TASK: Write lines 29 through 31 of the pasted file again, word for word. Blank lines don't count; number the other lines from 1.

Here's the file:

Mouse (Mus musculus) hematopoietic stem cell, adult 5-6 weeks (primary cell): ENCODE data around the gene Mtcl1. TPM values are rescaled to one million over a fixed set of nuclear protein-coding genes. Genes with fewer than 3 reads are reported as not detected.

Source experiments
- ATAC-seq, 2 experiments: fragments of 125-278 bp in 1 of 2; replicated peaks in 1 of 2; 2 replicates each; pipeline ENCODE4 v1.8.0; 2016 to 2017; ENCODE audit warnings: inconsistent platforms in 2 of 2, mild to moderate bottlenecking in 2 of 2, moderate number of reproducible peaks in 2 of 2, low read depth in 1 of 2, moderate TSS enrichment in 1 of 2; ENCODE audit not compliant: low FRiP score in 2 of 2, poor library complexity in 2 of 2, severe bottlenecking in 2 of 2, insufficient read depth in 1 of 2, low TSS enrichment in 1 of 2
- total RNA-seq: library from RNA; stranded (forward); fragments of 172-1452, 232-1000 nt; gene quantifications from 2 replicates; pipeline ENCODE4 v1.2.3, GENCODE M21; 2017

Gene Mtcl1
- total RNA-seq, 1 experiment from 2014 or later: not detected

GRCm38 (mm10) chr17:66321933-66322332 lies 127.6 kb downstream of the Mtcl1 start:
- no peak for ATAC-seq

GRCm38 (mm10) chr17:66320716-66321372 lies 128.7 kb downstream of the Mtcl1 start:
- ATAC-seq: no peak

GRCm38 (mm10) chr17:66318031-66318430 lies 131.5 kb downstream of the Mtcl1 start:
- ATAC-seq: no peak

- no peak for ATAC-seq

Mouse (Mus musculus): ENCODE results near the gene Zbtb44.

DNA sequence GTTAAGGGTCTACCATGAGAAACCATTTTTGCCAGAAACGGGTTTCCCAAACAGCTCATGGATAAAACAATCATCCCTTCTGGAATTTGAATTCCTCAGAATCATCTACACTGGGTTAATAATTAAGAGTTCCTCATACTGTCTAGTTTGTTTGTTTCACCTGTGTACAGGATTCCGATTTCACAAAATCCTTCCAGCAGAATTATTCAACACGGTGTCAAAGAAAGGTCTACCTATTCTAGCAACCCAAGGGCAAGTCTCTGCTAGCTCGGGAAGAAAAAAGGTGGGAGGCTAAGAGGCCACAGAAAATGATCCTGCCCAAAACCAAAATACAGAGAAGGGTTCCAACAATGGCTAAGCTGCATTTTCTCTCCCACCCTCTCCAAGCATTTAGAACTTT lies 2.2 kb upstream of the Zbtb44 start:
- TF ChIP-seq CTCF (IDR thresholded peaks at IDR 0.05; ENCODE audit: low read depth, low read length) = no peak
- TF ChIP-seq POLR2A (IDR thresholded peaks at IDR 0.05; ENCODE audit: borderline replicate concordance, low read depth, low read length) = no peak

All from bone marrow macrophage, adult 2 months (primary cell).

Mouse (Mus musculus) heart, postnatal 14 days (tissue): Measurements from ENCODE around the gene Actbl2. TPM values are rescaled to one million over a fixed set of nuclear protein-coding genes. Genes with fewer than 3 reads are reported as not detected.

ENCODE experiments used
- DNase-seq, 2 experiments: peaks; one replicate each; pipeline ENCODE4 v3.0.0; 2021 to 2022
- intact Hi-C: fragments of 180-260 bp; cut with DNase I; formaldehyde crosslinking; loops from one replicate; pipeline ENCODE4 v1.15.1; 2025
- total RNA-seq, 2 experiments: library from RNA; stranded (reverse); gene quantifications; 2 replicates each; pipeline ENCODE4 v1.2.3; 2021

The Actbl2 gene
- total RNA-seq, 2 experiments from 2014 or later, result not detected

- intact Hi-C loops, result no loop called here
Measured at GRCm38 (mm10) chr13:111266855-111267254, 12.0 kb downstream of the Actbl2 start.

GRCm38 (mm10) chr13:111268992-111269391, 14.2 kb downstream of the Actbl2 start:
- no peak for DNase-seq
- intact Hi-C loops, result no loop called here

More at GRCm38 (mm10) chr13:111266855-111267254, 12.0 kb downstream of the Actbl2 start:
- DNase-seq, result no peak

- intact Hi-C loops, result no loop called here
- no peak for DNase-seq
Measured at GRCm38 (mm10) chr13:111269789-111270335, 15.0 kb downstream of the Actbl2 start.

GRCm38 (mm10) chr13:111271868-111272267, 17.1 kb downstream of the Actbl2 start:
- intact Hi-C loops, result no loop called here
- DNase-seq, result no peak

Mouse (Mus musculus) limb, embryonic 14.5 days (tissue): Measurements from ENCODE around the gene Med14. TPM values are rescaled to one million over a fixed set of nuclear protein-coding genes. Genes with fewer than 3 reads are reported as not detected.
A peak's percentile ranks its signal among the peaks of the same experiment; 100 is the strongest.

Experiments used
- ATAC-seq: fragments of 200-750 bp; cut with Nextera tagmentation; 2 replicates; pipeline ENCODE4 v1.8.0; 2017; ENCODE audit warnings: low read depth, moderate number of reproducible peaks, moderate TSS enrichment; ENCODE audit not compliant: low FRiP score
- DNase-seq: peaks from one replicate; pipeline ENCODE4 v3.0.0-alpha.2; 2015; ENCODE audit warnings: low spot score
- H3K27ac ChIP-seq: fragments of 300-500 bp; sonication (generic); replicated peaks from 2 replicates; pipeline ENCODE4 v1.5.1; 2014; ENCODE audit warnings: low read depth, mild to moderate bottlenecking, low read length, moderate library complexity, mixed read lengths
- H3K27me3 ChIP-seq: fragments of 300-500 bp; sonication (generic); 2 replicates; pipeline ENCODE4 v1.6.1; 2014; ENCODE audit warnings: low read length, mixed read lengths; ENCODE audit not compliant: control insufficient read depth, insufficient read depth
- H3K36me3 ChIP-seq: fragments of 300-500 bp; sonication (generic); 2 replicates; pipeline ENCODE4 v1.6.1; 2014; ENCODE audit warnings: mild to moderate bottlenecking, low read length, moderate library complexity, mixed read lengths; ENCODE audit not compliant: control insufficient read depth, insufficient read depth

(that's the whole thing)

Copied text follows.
- no peak for DNase-seq
- intact Hi-C loops, result no loop called here

More at GRCm38 (mm10) chr13:111266855-111267254, 12.0 kb downstream of the Actbl2 start: